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"B" is for Beneficial: The B Corporation
Sarah Kuck, 22 May 08

As small, socially responsible businesses gain attention, some large corporations start to take notice, and in some cases take over (See, for example, Ben & Jerry’s, Tom’s of Maine and Burt’s Bees.)

To help companies maintain their morals in the face of corporate takeovers, and to attract socially responsible investors and consumers, a nonprofit called B Lab has created B Corporation, where the 'B' stands for beneficial (to the business, public and environment).

B Corporation is a certification for business that are “purpose-driven” and that want to create benefits for all stakeholders (employees, the community, the environment, ect.), not just shareholders. And in a time when every business wants to at least look like they’re going green, this certification could be essential for socially responsible investors and consumers who are trying to differentiate “good companies” from “good marketing.”

The certification was created to help companies interested in the triple bottom line have the best of both –profit worlds. As a “for-purpose” business, B Corporations can reach beyond the capital limitations of the nonprofit world, and also the constraints of having to appease shareholders or investors as a for-profits.

In the words of B Corporation’s co-creator Jay Coen Gilbert:

"We are witnessing the birth of a new sector of the economy between the private sector and the nonprofit sector," Coen Gilbert told the SF Chronicle. "Our grandchildren will be talking about this new sector the way we talk about the nonprofit sector. ... Eventually it will be 5, 7, 10 percent of GDP. And unlike nonprofits, it will have the ability to scale up from there because it can attract capital. There will be a social stock exchange, lower capital gains taxes for investing in these companies, and government procurement preferences. All of that is going to happen - but for it to happen, we need to create some standards.”

And what he means by creating standards is their certification system, which allows businesses to prove their intentions to operate in socially and environmentally responsible ways to investors and consumers.

“As a B Corporation, you differentiate your business from the growing barrage of green- and cause-marketing campaigns and stand out as a leader in the market, creating a clear path for others to follow,” states the organization. “You also embed your values into your corporate governing documents so they can survive new investors, new management and even new ownership.”

To become a certified B Corporation, applicants must score above 80 points on a 200 point test, and must amend their articles of incorporation to say that managers must consider the interests of employees, the community, and the environment instead of worrying solely about shareholders.

The SF Chronicle reports:

Method filled out B Lab's scorecard and received a grade of 128.7 out of 200, well over the passing score of 80.

Similarly, Numi Tea - which sells organic, fair trade teas from more than 25 countries - scored a 101.2 and became a B corporation.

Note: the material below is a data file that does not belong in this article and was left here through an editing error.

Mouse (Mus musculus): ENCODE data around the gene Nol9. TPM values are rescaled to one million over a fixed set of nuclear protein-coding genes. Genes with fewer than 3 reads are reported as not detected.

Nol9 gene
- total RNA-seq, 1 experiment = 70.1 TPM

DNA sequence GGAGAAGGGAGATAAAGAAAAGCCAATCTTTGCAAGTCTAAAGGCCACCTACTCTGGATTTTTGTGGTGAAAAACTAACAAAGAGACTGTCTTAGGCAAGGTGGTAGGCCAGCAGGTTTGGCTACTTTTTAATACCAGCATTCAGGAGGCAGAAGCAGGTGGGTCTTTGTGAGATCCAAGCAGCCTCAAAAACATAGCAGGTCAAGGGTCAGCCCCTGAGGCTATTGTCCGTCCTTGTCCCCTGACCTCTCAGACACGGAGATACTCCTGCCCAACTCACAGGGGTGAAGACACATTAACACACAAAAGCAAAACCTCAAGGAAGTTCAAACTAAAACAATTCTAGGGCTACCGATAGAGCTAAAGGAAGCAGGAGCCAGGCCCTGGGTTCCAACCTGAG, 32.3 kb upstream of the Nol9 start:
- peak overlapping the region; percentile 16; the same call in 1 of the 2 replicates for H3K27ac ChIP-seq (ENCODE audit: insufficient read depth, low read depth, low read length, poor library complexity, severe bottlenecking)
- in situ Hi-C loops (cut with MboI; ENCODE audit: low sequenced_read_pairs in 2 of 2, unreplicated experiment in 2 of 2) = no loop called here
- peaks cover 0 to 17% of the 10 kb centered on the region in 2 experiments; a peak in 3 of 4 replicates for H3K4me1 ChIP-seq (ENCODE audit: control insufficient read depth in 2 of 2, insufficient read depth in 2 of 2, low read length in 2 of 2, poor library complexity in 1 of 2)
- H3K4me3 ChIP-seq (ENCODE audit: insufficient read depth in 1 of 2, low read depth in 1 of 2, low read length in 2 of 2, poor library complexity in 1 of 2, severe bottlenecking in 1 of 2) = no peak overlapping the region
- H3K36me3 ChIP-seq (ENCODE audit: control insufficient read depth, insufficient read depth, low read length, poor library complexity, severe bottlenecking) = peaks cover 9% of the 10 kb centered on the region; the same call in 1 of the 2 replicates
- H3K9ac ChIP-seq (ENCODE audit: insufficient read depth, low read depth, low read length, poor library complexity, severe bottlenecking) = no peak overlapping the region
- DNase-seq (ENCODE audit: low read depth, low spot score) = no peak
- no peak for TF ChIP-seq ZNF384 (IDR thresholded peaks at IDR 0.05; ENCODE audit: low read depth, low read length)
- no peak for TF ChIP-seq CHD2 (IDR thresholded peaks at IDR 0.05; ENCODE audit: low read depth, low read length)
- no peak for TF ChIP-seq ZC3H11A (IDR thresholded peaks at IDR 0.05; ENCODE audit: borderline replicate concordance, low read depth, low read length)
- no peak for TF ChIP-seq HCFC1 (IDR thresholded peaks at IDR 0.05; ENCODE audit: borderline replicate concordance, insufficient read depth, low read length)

Companies like Numi, Method and Give Something Back say they were attracted to the B corporation idea partly because of its potential to help them attract investment capital without jeopardizing their ideals.

Some are comparing the certification system to the LEED certification for green buildings or TransFair's certification of fair-trade businesses.

It will be interesting to watch as this certification gains popularity -- more than 100 businesses currently have B Corporations status, such as New Leaf Paper, Comet Skateboards and Dansko.

Will other organizations start labeling efforts? Will corporations try to gain certification for less than purpose-driven reasons (As this article points out, corporations could score higher in social areas and lower in environmental stewardship and still make the cut.)? Will their amendments hold up in court?

As businesses continue to evolve to fit our demands for more social responsibility, only time will tell.

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what a great idea! ...assuming their standards are very high. It can get really hairy determining what is sustainable and socially responsible. Kudos to them for their work.

Posted by: greensolutions on 23 May 08

I'm happy to report that one of our companies just passed B-Corp muster, but not by much. It's good to have the rating, but more importantly, the extensive survey revealed many areas in which we can improve incrementally.

Even if you're not ready to "sign up" to the B-Corp charter (as we did), take the survey anyway. It helps to put corporate life in better perspective of civic life, social life, and the environment we all share.

Posted by: John L on 24 May 08

This article comes in the middle of a quiet discussion of the relative benefits of large scale and small scale alternative energy initiatives.

Unvoiced is my concern that the big end tends to smother the small end.

So, when a big corporation discovers a goose that lays golden eggs, it seems to me there are three options:
1. Cook it for the Christmas dinner. (tasty in the short term, and ensures no-one else gets a taste. A scorched earth policy that is depressingly common)
2. Breed it for the masses (ah, but will the breed hold true?)
3. Nurture it and sell the eggs. (which seems where the B corp certificate comes in)

Posted by: Tony Fisk on 25 May 08



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